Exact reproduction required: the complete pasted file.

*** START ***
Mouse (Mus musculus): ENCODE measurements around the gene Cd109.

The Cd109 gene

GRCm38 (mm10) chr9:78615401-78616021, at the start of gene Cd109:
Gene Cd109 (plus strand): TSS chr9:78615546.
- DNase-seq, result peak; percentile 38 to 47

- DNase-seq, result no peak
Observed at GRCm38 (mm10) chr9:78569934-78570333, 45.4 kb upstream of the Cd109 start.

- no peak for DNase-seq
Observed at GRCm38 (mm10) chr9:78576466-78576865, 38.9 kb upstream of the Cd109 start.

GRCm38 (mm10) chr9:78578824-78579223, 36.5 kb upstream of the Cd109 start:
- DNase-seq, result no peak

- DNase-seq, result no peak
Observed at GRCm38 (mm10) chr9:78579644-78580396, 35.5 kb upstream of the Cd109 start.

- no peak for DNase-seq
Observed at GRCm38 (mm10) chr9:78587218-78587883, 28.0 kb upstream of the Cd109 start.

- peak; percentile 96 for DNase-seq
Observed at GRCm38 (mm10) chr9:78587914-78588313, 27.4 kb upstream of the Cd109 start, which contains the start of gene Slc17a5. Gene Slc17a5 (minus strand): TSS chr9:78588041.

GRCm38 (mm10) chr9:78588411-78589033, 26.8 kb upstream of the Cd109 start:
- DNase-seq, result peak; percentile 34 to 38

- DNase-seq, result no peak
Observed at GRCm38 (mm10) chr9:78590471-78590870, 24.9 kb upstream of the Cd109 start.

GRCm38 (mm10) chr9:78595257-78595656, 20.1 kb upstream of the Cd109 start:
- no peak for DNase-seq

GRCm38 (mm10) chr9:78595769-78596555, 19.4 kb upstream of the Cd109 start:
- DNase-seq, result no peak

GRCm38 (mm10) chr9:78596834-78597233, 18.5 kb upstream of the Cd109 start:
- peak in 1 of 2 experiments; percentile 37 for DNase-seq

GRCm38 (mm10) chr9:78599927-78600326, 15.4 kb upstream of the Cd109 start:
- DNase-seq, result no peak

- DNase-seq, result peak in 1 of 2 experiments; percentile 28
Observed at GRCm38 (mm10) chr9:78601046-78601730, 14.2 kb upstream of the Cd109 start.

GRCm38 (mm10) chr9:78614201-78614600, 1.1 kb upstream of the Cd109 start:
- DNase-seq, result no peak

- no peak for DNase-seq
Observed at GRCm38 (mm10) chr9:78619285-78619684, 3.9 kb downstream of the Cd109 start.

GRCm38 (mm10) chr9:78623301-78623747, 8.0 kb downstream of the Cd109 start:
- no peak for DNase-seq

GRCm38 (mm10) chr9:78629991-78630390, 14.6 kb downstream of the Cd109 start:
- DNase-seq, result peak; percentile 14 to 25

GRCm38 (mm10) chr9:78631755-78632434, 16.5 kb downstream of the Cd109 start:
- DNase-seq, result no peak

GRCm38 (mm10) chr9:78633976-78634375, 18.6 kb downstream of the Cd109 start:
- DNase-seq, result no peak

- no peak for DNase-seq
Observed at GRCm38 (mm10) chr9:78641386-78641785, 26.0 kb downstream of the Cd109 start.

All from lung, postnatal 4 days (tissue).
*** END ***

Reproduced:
Mouse (Mus musculus): ENCODE measurements around the gene Cd109.

The Cd109 gene

GRCm38 (mm10) chr9:78615401-78616021, at the start of gene Cd109:
Gene Cd109 (plus strand): TSS chr9:78615546.
- DNase-seq, result peak; percentile 38 to 47

- DNase-seq, result no peak
Observed at GRCm38 (mm10) chr9:78569934-78570333, 45.4 kb upstream of the Cd109 start.

- no peak for DNase-seq
Observed at GRCm38 (mm10) chr9:78576466-78576865, 38.9 kb upstream of the Cd109 start.

GRCm38 (mm10) chr9:78578824-78579223, 36.5 kb upstream of the Cd109 start:
- DNase-seq, result no peak

- DNase-seq, result no peak
Observed at GRCm38 (mm10) chr9:78579644-78580396, 35.5 kb upstream of the Cd109 start.

- no peak for DNase-seq
Observed at GRCm38 (mm10) chr9:78587218-78587883, 28.0 kb upstream of the Cd109 start.

- peak; percentile 96 for DNase-seq
Observed at GRCm38 (mm10) chr9:78587914-78588313, 27.4 kb upstream of the Cd109 start, which contains the start of gene Slc17a5. Gene Slc17a5 (minus strand): TSS chr9:78588041.

GRCm38 (mm10) chr9:78588411-78589033, 26.8 kb upstream of the Cd109 start:
- DNase-seq, result peak; percentile 34 to 38

- DNase-seq, result no peak
Observed at GRCm38 (mm10) chr9:78590471-78590870, 24.9 kb upstream of the Cd109 start.

GRCm38 (mm10) chr9:78595257-78595656, 20.1 kb upstream of the Cd109 start:
- no peak for DNase-seq

GRCm38 (mm10) chr9:78595769-78596555, 19.4 kb upstream of the Cd109 start:
- DNase-seq, result no peak

GRCm38 (mm10) chr9:78596834-78597233, 18.5 kb upstream of the Cd109 start:
- peak in 1 of 2 experiments; percentile 37 for DNase-seq

GRCm38 (mm10) chr9:78599927-78600326, 15.4 kb upstream of the Cd109 start:
- DNase-seq, result no peak

- DNase-seq, result peak in 1 of 2 experiments; percentile 28
Observed at GRCm38 (mm10) chr9:78601046-78601730, 14.2 kb upstream of the Cd109 start.

GRCm38 (mm10) chr9:78614201-78614600, 1.1 kb upstream of the Cd109 start:
- DNase-seq, result no peak

- no peak for DNase-seq
Observed at GRCm38 (mm10) chr9:78619285-78619684, 3.9 kb downstream of the Cd109 start.

GRCm38 (mm10) chr9:78623301-78623747, 8.0 kb downstream of the Cd109 start:
- no peak for DNase-seq

GRCm38 (mm10) chr9:78629991-78630390, 14.6 kb downstream of the Cd109 start:
- DNase-seq, result peak; percentile 14 to 25

GRCm38 (mm10) chr9:78631755-78632434, 16.5 kb downstream of the Cd109 start:
- DNase-seq, result no peak

GRCm38 (mm10) chr9:78633976-78634375, 18.6 kb downstream of the Cd109 start:
- DNase-seq, result no peak

- no peak for DNase-seq
Observed at GRCm38 (mm10) chr9:78641386-78641785, 26.0 kb downstream of the Cd109 start.

All from lung, postnatal 4 days (tissue).